Jason Snell of We Have Become Vikings
Jason Snell is a rock-’n-roll-obsessed designer who founded We Have Become Vikings after working as a creative in various agencies across the country. He is also a guitarist and vocalist with the rock band Ohio Knife.
Cincinnati has so many branding and design firms. How are you different?
I’ve worked through most of the agencies in town and even worked at a few in Austin, New York and Seattle. There’s so much bureaucracy built up in 100- or 200-person offices that a lot of the creativity gets zapped.
I still do a lot of work for those agencies and understand them, but I think it comes down to being able to turn on a dime. If there’s a project that comes in at 5 p.m. on a Friday, chances are, I can get something done by the end of a weekend.
Descriptions of your firm mention a rock-’n-roll influence. How does that come through in your work?
I’ve been playing music since I was a teenager; I’m in my mid-30s now and I still love making music and designing rock posters, websites and music videos for my buddies. But it doesn’t just mean music. It means, hey, we’re going to shout this loud, and we’re going to make something cool with it. Whatever the medium, we’ll crank it out.
What does that mean, day-to-day?
There are so many firms out there that do the same kind of work, but you have to do all different kinds of work to keep challenging yourself. The further I progress with what I do, the more I start to focus in on my passions, and one of my biggest passions is rock ’n roll. You can get away with a lot in rock ’n roll. It’s almost a badge to wear on your chest to say, “Hey, this is rock ’n roll, and what we’re doing here is rock ’n roll."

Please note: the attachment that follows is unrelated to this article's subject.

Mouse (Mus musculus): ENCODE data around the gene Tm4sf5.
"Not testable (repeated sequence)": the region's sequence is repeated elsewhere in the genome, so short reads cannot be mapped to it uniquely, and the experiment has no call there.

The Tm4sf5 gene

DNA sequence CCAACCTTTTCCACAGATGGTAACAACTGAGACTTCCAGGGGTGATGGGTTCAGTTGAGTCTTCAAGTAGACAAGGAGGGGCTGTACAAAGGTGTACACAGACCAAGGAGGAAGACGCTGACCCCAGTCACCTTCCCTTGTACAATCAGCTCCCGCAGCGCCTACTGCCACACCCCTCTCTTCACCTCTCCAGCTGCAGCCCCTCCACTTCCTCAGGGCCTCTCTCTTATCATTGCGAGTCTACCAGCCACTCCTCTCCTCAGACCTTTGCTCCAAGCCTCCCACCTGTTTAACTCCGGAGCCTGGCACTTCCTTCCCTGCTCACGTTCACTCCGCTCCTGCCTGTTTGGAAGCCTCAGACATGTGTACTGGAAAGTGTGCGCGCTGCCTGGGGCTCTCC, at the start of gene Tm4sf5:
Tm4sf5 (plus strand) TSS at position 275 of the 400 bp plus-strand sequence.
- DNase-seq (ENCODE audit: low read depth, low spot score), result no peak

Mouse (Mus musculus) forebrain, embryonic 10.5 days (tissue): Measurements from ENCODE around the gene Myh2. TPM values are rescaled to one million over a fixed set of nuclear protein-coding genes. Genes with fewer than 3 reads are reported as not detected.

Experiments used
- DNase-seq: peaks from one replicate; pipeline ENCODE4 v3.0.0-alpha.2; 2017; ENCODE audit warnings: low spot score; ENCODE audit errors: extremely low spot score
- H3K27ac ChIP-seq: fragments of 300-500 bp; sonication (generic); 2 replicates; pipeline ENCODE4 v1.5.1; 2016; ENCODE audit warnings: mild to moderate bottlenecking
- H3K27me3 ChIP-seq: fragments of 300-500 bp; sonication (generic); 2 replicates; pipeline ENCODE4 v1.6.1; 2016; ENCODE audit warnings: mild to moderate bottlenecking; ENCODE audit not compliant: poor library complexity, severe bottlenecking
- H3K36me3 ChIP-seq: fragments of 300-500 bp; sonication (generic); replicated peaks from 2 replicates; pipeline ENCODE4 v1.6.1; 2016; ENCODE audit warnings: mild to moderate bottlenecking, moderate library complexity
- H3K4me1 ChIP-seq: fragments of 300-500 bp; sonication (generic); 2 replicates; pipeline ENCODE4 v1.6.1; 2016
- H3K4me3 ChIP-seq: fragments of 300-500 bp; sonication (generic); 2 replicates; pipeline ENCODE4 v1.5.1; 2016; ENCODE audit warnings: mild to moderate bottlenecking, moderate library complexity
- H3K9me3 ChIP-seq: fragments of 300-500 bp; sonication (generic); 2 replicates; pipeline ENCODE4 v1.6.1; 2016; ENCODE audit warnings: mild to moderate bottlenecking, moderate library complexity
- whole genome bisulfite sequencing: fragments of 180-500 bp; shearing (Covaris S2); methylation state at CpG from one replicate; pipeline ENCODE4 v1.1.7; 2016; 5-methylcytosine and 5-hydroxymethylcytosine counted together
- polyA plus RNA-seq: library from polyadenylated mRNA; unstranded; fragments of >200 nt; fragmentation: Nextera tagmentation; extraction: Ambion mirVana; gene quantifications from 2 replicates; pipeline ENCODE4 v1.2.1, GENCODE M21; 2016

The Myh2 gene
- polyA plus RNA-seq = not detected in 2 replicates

I have clients from insurance companies to major rock artists; my clients come to me because they want something with a little attitude.
How did you know when the moment was right to start your own firm?
I have friends that are angry and talk crap about their job, but they never do anything about it. Or they quit and they’re more miserable. Those aren’t good options.
If you’re creative, you’re always going to do your own thing, even if you work at the biggest firm in the world. If you’re creative, you go home and you keep making stuff. I wanted to use this as a way to keep doing that “stuff" on the job.
At some jobs, I’d do two years worth of work in a year, or I’d have a meeting every hour. The right time for me was when I punched out and went home, but I never turned it off. I kept discovering and learning. Every day after work, I was pushing and pushing. Suddenly, I had more freelance than I could deal with. I made myself too busy, and I knew something had to give—what gave was the day job.
What inspires you?
Anymore, everything is designed, from a pencil to your sofa. Once you start thinking about things in those terms, it’s hard to turn it off, and you get oversaturated with reasonings: Why is this made this way? Why can’t it be different? To do something different, it’s important to look outside that.
To me, it’s interesting what's happening in rock ’n roll, what people are doing with instruments. I also look to fashion and even architectural projects. That work is amazing to me—it takes a designer, an architect and a blue-collar guy to wield and axe all day to get it done. That’s inspiring to me.
Interview by Robin Donovan